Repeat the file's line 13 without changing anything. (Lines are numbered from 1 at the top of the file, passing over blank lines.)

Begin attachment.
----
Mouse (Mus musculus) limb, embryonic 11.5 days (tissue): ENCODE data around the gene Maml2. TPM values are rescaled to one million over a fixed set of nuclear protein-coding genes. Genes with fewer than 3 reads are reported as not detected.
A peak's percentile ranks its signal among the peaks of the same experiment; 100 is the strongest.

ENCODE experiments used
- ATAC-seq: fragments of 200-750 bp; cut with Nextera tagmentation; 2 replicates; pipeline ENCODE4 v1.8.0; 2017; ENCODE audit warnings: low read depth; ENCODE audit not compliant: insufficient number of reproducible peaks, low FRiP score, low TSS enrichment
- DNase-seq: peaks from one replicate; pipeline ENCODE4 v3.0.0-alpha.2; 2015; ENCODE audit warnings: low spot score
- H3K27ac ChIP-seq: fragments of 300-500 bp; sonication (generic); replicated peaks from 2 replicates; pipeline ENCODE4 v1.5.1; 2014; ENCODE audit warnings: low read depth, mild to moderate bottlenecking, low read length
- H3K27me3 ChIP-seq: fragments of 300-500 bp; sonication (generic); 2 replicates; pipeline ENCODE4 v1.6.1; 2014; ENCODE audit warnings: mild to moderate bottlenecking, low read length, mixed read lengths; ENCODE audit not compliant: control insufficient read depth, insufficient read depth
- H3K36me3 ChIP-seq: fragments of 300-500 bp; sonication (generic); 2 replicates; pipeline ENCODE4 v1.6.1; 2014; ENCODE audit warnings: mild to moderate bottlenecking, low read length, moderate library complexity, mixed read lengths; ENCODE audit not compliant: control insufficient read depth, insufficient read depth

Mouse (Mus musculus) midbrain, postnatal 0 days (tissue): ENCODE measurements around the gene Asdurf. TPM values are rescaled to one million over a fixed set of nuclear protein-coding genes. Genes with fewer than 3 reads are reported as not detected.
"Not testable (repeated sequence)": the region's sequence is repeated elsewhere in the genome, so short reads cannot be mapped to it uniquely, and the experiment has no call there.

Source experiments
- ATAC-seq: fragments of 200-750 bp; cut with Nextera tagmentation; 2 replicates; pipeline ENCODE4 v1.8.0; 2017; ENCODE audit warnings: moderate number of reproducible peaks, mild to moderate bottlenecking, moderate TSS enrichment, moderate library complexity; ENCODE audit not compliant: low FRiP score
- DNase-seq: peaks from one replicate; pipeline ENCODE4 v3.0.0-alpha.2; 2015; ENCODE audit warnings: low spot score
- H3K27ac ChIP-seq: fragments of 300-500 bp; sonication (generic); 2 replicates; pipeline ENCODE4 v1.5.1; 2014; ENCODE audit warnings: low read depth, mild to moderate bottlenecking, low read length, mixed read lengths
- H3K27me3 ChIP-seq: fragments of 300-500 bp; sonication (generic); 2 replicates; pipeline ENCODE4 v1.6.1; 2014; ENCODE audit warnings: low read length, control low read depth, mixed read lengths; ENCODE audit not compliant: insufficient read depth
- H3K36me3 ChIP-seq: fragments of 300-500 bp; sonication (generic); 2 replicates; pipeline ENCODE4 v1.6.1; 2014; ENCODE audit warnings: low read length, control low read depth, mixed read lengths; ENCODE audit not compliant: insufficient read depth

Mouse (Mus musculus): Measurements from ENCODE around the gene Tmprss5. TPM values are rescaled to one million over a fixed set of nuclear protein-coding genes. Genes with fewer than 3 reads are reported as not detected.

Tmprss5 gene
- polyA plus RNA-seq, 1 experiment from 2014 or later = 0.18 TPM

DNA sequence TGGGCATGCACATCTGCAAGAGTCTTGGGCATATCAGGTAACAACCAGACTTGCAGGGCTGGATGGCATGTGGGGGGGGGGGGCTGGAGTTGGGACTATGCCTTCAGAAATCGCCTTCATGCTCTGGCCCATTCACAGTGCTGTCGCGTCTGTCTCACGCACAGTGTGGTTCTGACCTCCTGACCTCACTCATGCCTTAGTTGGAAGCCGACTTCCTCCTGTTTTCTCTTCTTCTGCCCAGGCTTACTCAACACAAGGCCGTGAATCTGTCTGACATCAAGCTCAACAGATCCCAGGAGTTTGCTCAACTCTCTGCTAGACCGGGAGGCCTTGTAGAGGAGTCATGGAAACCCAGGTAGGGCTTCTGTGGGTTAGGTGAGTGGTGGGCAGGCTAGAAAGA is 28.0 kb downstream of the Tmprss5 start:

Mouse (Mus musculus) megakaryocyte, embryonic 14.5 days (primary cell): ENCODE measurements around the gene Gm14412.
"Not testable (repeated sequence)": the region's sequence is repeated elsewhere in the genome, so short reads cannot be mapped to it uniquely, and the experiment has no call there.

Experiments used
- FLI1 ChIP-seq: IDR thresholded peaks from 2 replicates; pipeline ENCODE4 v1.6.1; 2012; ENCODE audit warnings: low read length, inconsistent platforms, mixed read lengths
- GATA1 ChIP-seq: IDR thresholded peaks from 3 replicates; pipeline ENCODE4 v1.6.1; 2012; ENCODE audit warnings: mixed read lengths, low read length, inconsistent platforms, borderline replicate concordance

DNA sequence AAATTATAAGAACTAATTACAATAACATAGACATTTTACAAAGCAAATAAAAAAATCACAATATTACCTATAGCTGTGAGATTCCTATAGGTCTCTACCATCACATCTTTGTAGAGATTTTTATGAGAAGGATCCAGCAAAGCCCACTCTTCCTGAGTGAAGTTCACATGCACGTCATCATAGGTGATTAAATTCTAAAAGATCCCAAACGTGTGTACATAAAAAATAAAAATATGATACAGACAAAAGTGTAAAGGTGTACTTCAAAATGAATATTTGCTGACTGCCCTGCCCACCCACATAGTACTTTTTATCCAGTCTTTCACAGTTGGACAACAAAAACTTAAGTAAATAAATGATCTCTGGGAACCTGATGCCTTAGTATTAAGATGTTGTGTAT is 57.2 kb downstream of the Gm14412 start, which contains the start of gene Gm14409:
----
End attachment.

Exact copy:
- DNase-seq: peaks from one replicate; pipeline ENCODE4 v3.0.0-alpha.2; 2015; ENCODE audit warnings: low spot score